1. F. Hatjina, L. Haristos (2005). Indirect effects of oxalic acid administered by trickling method on honey bee brood. Journal of Apicultural Research 44(4): 172-174 http://www.ibra.org.uk/articles/20080612_119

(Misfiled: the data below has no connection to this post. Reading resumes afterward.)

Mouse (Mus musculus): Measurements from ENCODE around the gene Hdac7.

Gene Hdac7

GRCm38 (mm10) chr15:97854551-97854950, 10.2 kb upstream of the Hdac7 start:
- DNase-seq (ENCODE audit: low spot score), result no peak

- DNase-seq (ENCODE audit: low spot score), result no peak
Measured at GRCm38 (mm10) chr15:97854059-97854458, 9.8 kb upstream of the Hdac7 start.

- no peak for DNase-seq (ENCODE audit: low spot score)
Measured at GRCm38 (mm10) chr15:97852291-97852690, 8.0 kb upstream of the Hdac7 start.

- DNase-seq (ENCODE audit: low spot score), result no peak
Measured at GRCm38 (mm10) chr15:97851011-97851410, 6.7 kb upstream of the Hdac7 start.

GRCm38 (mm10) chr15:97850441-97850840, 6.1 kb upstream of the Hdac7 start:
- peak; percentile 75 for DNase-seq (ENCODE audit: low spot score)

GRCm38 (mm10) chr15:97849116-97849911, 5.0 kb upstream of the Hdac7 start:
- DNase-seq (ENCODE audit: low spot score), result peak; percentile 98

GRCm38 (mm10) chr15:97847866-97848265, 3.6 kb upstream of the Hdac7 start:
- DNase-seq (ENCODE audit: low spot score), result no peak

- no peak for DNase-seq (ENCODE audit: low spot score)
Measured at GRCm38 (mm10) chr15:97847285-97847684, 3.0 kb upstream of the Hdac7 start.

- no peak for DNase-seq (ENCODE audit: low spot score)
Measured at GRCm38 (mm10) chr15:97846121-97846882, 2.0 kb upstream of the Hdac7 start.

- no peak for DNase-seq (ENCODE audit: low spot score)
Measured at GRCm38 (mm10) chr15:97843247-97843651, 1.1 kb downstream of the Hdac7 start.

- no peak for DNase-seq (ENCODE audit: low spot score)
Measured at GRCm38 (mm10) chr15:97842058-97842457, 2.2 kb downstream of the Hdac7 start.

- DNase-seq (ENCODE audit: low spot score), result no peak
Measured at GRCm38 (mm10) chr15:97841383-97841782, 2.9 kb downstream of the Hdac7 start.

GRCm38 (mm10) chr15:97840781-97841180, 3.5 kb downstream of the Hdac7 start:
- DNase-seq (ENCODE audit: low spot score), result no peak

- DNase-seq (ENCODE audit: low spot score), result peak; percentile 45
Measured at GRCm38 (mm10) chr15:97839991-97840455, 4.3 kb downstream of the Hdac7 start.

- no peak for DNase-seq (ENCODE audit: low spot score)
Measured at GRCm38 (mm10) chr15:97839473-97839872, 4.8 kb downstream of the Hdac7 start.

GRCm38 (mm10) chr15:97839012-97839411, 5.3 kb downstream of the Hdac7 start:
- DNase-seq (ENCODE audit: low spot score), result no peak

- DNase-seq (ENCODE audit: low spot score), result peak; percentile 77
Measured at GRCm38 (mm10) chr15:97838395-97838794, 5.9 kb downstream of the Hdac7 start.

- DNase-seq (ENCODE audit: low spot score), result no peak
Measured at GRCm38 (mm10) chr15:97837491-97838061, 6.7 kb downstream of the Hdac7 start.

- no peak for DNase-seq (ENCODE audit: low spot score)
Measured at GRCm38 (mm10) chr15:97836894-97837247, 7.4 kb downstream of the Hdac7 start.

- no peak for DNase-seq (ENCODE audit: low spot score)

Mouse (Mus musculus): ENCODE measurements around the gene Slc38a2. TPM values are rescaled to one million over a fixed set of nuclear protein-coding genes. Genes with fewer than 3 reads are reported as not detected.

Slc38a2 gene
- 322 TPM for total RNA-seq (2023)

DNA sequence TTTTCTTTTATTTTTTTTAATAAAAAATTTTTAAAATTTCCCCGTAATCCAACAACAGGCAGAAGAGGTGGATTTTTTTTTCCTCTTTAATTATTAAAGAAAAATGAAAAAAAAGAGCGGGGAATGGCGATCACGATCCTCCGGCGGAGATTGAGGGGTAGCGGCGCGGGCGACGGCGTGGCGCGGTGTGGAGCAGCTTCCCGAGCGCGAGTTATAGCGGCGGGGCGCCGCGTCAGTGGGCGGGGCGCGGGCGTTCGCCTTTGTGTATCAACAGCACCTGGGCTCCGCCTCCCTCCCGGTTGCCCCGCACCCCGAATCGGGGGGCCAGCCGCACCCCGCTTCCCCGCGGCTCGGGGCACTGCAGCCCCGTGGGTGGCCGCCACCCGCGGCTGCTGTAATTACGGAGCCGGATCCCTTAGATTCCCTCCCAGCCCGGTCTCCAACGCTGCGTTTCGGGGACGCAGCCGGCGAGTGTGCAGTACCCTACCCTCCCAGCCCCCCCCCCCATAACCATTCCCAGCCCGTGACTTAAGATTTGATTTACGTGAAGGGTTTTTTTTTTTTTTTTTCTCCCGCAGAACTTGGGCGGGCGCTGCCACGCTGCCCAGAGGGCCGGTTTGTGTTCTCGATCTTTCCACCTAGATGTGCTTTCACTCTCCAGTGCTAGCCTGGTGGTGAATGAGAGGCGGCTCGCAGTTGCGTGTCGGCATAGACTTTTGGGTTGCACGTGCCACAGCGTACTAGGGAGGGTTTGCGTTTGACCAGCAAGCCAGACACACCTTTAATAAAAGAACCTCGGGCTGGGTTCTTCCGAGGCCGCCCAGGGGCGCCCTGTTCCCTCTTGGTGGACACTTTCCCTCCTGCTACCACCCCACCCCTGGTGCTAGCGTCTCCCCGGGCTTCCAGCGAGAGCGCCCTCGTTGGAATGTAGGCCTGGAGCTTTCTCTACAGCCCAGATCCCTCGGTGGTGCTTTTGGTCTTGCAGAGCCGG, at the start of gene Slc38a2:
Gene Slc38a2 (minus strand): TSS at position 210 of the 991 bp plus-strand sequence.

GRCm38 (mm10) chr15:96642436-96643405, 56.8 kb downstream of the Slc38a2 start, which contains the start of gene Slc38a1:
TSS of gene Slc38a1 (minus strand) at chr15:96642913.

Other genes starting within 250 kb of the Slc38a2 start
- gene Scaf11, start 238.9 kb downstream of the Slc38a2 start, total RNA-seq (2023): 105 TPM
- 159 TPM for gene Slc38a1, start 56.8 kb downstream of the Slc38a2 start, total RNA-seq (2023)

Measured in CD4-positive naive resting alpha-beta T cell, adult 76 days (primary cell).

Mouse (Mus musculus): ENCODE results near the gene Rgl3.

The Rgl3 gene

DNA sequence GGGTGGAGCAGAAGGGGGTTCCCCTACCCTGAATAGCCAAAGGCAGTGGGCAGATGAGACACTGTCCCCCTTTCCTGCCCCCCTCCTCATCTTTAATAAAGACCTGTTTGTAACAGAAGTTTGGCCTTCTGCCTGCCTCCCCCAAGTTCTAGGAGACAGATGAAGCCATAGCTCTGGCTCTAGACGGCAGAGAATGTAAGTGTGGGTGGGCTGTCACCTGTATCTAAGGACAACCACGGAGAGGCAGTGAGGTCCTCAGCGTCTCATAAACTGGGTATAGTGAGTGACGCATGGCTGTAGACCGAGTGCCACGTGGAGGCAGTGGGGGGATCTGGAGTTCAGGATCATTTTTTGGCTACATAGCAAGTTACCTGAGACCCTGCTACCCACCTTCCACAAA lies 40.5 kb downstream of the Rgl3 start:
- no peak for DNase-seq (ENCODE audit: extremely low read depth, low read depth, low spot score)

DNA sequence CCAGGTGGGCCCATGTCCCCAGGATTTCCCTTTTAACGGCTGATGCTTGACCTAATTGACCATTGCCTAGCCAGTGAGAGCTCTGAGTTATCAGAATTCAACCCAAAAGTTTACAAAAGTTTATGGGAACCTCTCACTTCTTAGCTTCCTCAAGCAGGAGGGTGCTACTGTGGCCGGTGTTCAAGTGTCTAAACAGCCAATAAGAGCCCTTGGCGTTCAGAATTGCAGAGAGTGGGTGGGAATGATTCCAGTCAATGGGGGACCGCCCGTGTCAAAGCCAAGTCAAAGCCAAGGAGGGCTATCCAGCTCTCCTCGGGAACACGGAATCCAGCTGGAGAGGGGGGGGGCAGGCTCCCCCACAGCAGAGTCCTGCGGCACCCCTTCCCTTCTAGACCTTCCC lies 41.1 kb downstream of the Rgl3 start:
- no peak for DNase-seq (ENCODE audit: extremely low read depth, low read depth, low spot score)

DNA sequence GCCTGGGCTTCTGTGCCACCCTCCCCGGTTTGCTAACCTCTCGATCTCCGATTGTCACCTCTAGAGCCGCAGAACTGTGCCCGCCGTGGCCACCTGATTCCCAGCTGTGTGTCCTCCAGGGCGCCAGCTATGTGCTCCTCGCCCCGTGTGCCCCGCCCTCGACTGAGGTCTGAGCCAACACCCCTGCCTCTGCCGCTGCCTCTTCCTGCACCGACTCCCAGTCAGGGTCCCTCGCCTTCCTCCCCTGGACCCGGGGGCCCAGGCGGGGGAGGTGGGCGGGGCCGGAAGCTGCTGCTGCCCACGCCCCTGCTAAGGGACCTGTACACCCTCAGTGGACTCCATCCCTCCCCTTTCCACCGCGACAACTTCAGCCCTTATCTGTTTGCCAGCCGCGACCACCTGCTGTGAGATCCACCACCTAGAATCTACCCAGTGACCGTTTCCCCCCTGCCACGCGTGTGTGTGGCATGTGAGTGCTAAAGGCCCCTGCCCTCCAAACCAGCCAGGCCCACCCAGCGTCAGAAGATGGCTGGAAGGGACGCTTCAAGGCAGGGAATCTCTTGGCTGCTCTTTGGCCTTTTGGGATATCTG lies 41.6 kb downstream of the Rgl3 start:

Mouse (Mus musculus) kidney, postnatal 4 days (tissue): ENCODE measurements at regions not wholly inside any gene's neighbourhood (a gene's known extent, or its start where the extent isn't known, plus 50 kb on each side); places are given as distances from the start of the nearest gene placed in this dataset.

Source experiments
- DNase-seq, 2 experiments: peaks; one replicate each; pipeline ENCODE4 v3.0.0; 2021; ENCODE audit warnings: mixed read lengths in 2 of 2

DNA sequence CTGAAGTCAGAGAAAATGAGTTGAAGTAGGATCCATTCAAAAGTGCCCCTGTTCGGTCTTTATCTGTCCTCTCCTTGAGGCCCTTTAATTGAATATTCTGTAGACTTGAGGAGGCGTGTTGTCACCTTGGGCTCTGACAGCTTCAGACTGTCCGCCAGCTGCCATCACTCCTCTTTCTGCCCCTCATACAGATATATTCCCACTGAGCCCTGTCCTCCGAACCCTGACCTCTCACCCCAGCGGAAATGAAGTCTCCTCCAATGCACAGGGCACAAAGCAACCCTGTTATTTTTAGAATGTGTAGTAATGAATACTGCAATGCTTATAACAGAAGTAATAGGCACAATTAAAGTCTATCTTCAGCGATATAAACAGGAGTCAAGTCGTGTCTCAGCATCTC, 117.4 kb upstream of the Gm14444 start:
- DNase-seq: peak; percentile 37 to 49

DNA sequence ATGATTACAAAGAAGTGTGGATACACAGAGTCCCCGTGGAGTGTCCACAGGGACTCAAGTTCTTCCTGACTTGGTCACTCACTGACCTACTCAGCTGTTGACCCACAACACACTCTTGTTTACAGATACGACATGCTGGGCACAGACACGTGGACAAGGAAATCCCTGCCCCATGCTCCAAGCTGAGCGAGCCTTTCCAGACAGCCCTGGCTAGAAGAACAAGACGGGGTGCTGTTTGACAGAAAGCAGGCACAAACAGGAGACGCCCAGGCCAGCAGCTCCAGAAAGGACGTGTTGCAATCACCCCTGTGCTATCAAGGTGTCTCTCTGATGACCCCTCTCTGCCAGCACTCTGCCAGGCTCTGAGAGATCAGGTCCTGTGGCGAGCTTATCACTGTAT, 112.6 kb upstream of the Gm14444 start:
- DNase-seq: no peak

[The effects of oxalic acid administered by the trickling method on brood development of honey bee colonies were evaluated (a) by observing the development of marked cells of young (< 3 days old) and old (> 3 days old) larvae, and (b) by measuring the area of open brood for several weeks post application. Oxalic acid, dissolved in a 50% sugar solution, with an end concentration of 3% w/v oxalic acid, was applied twice by the trickling method during summer to 10 colonies. A high percentage of young (12.6% and 9.5%) and old honey bee larvae (10.6% and 5.6%) were removed from their cells after the first and second oxalic acid applications, respectively. The surface of the open brood area was also reduced by 17.5% after the two oxalic acid applications and stayed low for about two months. For the same period of time the open brood area in 10 control colonies increased by 34.5%. The two oxalic acid applications removed 60 ± 12% of varroa mites adhering to adult honey bees, while the natural fall of mites measured in control colonies (for a period of 40 days) was 32 ± 4%. Combining the detrimental effect on brood development with the low relative effectiveness on varroa removal, oxalic acid application by the trickling method when open brood is present is not as safe as has been regarded in the past. Consideration needs to be given to the use of different sugar and oxalic acid concentrations in the treatment solution in order to minimize its adverse effects on open honey bee brood]